Building up Bone Strength

By Geoff Currier - July 25, 2018

You or a loved one grow old, take a little fall, and suddenly fracture a hip. It’s an all-too-common scenario, but doesn’t have to be. Many of these fractures are preventable, not just by being more careful, but by gradually building up bone strength over time.

Dr. David A. Halsey, staff orthopedic surgeon at Martha’s Vineyard Hospital, told The Times that bone health is something that affects the whole Island population — the young, middle-aged, and old.

“African Americans are more likely to have loss of bone density than the population in general,” Dr Halsey said, “Women are also more at risk.”

Halsey explained we all have a bone bank of calcium and other important minerals that give bones their toughness. People make deposits into their bone banks up until about age 25. After that time, they are at risk of making net withdrawals from the bone bank, and they need to supplement with additional calcium and vitamin D. Just relying on diet doesn’t work to get a sufficient amount of vitamin D — you’d have to drink about eight glasses of milk a day.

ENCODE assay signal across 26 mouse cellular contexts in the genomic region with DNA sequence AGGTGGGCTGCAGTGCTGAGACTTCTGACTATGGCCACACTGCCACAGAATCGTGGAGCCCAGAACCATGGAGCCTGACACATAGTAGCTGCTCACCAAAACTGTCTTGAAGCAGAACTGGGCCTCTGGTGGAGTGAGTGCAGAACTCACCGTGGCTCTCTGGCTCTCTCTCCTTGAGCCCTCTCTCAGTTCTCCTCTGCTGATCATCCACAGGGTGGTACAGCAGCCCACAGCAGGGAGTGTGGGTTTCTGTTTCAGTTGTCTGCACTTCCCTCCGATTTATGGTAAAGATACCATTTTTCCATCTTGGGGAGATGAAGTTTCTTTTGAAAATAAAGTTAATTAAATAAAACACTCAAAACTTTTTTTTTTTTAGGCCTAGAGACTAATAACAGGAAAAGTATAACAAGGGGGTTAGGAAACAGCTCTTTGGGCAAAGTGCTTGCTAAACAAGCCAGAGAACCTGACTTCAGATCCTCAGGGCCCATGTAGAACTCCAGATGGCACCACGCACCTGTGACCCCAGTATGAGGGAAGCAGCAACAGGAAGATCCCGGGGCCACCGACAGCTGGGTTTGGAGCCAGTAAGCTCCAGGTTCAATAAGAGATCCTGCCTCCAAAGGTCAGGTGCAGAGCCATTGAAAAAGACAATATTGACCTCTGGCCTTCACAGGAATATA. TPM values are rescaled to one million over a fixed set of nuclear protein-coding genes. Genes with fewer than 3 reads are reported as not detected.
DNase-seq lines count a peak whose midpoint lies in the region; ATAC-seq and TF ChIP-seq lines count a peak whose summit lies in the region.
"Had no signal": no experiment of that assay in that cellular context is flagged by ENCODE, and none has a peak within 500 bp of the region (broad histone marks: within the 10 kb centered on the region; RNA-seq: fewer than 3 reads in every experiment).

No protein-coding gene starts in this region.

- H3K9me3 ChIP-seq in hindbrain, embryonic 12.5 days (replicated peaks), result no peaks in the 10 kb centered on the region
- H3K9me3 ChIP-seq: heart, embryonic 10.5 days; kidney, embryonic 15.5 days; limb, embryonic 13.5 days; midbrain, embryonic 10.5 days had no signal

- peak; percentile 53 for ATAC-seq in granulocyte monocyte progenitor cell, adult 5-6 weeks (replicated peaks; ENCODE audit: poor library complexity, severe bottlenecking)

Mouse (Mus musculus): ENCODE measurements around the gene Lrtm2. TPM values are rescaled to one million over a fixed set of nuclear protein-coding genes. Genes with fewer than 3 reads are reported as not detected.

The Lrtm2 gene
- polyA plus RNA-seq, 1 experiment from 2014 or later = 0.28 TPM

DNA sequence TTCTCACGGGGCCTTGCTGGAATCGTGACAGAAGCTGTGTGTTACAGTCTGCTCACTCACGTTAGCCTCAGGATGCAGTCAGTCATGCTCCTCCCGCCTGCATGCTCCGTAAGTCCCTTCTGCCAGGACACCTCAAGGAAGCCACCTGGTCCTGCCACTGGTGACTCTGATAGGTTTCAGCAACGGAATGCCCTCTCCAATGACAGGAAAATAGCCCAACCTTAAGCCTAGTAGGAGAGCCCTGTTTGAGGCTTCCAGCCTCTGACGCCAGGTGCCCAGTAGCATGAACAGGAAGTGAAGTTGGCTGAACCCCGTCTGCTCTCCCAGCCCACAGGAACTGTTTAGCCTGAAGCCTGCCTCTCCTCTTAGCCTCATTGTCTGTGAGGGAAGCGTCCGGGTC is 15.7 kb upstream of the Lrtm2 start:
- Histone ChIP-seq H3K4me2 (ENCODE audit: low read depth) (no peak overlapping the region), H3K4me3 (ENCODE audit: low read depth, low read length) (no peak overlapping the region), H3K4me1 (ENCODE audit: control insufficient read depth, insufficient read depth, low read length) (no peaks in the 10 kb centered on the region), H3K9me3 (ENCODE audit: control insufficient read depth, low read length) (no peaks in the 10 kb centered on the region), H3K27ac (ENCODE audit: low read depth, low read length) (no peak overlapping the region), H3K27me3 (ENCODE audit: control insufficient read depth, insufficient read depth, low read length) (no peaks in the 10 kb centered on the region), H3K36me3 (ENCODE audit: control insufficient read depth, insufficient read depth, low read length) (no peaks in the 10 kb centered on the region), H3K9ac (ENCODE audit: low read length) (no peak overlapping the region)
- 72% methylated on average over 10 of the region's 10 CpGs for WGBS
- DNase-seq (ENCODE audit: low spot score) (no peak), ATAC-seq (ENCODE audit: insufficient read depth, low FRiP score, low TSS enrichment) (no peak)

Bone densitometry is a simple, recommended test for people around age 45, which calculates bone density quickly and accurately. It can be taken at the hospital, and scans the hip and spine to determine if you’re in a normal or low bone-density range for your age.

Dr. Kevin Mabie, orthopedic surgeon at Martha’s Vineyard Hospital, points out that osteoporosis — when the bones become fragile from loss of tissue — affects women more than men, and can accelerate bone loss, especially after menopause. “Asian and white individuals are more likely to be affected than other groups,” Dr. Mabie said. “Persons of low body weight, inactive persons, smokers, and people with poor diets are more likely to develop osteoporosis, as well.

“All persons may be affected by osteoporosis — men, women, and people of any ethnic group. Anyone over age 60 with a fracture should be screened for osteoporosis to try to prevent further injuries.

“Diagnosis cannot be made by plain x-rays until the disease is advanced. DEXA scans can measure bone density and confirm the diagnosis. This is a sort of x-ray exam that takes 15 to 30 minutes, and can be used to diagnose and follow progress of the disease and treatment.”

Osteoporosis cannot be “cured,” but can be controlled in many cases by diet, weight-bearing exercise, calcium supplements, and vitamin D. Bones can get stronger or weaker over time, depending on how we take care of them.

You are never too old or too young to improve your bone health.